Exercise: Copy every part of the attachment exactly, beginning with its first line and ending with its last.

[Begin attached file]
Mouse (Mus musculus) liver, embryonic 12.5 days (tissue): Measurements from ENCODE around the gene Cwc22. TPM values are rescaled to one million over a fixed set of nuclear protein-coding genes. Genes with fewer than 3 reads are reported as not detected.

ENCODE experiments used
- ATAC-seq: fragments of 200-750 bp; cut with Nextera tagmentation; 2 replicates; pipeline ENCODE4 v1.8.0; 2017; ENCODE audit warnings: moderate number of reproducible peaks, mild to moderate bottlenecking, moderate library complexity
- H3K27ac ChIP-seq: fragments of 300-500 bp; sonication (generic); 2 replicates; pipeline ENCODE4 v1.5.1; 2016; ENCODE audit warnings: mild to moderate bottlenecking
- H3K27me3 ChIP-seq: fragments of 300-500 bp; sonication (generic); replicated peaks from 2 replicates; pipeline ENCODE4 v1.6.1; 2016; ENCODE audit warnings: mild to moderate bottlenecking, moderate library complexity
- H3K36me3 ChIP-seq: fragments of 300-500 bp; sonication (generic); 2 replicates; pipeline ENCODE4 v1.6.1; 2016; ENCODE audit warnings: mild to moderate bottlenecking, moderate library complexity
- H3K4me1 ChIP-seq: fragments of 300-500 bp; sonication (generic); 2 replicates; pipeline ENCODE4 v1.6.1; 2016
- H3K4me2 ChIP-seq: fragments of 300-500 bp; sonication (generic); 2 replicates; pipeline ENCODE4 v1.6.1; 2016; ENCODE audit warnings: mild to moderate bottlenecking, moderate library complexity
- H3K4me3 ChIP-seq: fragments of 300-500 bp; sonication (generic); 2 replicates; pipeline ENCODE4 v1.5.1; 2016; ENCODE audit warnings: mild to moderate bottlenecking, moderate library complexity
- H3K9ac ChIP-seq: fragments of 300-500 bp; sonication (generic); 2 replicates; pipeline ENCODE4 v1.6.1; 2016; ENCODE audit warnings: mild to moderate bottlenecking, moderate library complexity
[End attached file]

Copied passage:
Mouse (Mus musculus) liver, embryonic 12.5 days (tissue): Measurements from ENCODE around the gene Cwc22. TPM values are rescaled to one million over a fixed set of nuclear protein-coding genes. Genes with fewer than 3 reads are reported as not detected.

ENCODE experiments used
- ATAC-seq: fragments of 200-750 bp; cut with Nextera tagmentation; 2 replicates; pipeline ENCODE4 v1.8.0; 2017; ENCODE audit warnings: moderate number of reproducible peaks, mild to moderate bottlenecking, moderate library complexity
- H3K27ac ChIP-seq: fragments of 300-500 bp; sonication (generic); 2 replicates; pipeline ENCODE4 v1.5.1; 2016; ENCODE audit warnings: mild to moderate bottlenecking
- H3K27me3 ChIP-seq: fragments of 300-500 bp; sonication (generic); replicated peaks from 2 replicates; pipeline ENCODE4 v1.6.1; 2016; ENCODE audit warnings: mild to moderate bottlenecking, moderate library complexity
- H3K36me3 ChIP-seq: fragments of 300-500 bp; sonication (generic); 2 replicates; pipeline ENCODE4 v1.6.1; 2016; ENCODE audit warnings: mild to moderate bottlenecking, moderate library complexity
- H3K4me1 ChIP-seq: fragments of 300-500 bp; sonication (generic); 2 replicates; pipeline ENCODE4 v1.6.1; 2016
- H3K4me2 ChIP-seq: fragments of 300-500 bp; sonication (generic); 2 replicates; pipeline ENCODE4 v1.6.1; 2016; ENCODE audit warnings: mild to moderate bottlenecking, moderate library complexity
- H3K4me3 ChIP-seq: fragments of 300-500 bp; sonication (generic); 2 replicates; pipeline ENCODE4 v1.5.1; 2016; ENCODE audit warnings: mild to moderate bottlenecking, moderate library complexity
- H3K9ac ChIP-seq: fragments of 300-500 bp; sonication (generic); 2 replicates; pipeline ENCODE4 v1.6.1; 2016; ENCODE audit warnings: mild to moderate bottlenecking, moderate library complexity